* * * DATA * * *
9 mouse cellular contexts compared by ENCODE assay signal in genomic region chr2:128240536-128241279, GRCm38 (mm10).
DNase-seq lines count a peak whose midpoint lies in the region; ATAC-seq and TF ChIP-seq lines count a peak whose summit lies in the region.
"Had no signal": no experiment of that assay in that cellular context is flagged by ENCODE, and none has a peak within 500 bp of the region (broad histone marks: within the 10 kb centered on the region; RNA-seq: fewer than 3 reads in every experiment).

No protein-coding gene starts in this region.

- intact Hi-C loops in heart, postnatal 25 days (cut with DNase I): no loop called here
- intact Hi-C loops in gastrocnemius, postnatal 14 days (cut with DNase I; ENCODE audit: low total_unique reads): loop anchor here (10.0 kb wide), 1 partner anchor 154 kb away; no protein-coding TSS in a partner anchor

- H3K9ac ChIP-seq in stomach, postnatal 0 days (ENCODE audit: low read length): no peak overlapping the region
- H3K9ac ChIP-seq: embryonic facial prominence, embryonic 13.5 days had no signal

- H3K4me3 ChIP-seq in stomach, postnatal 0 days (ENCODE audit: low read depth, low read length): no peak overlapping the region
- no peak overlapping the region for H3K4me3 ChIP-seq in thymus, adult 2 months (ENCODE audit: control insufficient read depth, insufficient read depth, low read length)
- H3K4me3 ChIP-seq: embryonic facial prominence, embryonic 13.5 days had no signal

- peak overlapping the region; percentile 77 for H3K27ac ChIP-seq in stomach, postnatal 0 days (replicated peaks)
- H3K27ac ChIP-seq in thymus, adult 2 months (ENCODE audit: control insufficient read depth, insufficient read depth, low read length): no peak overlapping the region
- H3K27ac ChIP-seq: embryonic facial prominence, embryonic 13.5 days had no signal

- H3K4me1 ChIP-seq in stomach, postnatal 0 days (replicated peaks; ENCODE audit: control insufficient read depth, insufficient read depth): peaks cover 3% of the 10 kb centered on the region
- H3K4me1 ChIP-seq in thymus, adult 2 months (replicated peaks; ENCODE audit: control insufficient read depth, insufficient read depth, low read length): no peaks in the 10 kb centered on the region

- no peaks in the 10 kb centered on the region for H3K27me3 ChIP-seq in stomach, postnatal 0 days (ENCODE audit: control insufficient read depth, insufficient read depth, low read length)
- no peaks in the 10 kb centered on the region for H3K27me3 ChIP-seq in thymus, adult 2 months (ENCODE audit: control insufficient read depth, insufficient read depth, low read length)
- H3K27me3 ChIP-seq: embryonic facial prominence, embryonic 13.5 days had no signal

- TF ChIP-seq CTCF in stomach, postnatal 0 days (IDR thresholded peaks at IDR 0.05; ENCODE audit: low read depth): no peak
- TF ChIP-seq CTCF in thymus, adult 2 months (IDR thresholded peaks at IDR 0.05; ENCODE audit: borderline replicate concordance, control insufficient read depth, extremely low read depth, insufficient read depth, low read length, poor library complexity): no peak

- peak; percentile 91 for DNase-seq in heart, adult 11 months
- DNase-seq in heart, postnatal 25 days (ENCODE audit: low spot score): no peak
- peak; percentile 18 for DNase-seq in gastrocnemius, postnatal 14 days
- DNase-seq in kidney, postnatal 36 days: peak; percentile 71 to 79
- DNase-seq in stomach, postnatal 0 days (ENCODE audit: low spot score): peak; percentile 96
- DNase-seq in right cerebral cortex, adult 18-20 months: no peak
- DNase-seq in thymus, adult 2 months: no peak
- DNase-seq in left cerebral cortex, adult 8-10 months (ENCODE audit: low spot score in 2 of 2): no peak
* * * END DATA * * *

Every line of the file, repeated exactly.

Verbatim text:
9 mouse cellular contexts compared by ENCODE assay signal in genomic region chr2:128240536-128241279, GRCm38 (mm10).
DNase-seq lines count a peak whose midpoint lies in the region; ATAC-seq and TF ChIP-seq lines count a peak whose summit lies in the region.
"Had no signal": no experiment of that assay in that cellular context is flagged by ENCODE, and none has a peak within 500 bp of the region (broad histone marks: within the 10 kb centered on the region; RNA-seq: fewer than 3 reads in every experiment).

No protein-coding gene starts in this region.

- intact Hi-C loops in heart, postnatal 25 days (cut with DNase I): no loop called here
- intact Hi-C loops in gastrocnemius, postnatal 14 days (cut with DNase I; ENCODE audit: low total_unique reads): loop anchor here (10.0 kb wide), 1 partner anchor 154 kb away; no protein-coding TSS in a partner anchor

- H3K9ac ChIP-seq in stomach, postnatal 0 days (ENCODE audit: low read length): no peak overlapping the region
- H3K9ac ChIP-seq: embryonic facial prominence, embryonic 13.5 days had no signal

- H3K4me3 ChIP-seq in stomach, postnatal 0 days (ENCODE audit: low read depth, low read length): no peak overlapping the region
- no peak overlapping the region for H3K4me3 ChIP-seq in thymus, adult 2 months (ENCODE audit: control insufficient read depth, insufficient read depth, low read length)
- H3K4me3 ChIP-seq: embryonic facial prominence, embryonic 13.5 days had no signal

- peak overlapping the region; percentile 77 for H3K27ac ChIP-seq in stomach, postnatal 0 days (replicated peaks)
- H3K27ac ChIP-seq in thymus, adult 2 months (ENCODE audit: control insufficient read depth, insufficient read depth, low read length): no peak overlapping the region
- H3K27ac ChIP-seq: embryonic facial prominence, embryonic 13.5 days had no signal

- H3K4me1 ChIP-seq in stomach, postnatal 0 days (replicated peaks; ENCODE audit: control insufficient read depth, insufficient read depth): peaks cover 3% of the 10 kb centered on the region
- H3K4me1 ChIP-seq in thymus, adult 2 months (replicated peaks; ENCODE audit: control insufficient read depth, insufficient read depth, low read length): no peaks in the 10 kb centered on the region

- no peaks in the 10 kb centered on the region for H3K27me3 ChIP-seq in stomach, postnatal 0 days (ENCODE audit: control insufficient read depth, insufficient read depth, low read length)
- no peaks in the 10 kb centered on the region for H3K27me3 ChIP-seq in thymus, adult 2 months (ENCODE audit: control insufficient read depth, insufficient read depth, low read length)
- H3K27me3 ChIP-seq: embryonic facial prominence, embryonic 13.5 days had no signal

- TF ChIP-seq CTCF in stomach, postnatal 0 days (IDR thresholded peaks at IDR 0.05; ENCODE audit: low read depth): no peak
- TF ChIP-seq CTCF in thymus, adult 2 months (IDR thresholded peaks at IDR 0.05; ENCODE audit: borderline replicate concordance, control insufficient read depth, extremely low read depth, insufficient read depth, low read length, poor library complexity): no peak

- peak; percentile 91 for DNase-seq in heart, adult 11 months
- DNase-seq in heart, postnatal 25 days (ENCODE audit: low spot score): no peak
- peak; percentile 18 for DNase-seq in gastrocnemius, postnatal 14 days
- DNase-seq in kidney, postnatal 36 days: peak; percentile 71 to 79
- DNase-seq in stomach, postnatal 0 days (ENCODE audit: low spot score): peak; percentile 96
- DNase-seq in right cerebral cortex, adult 18-20 months: no peak
- DNase-seq in thymus, adult 2 months: no peak
- DNase-seq in left cerebral cortex, adult 8-10 months (ENCODE audit: low spot score in 2 of 2): no peak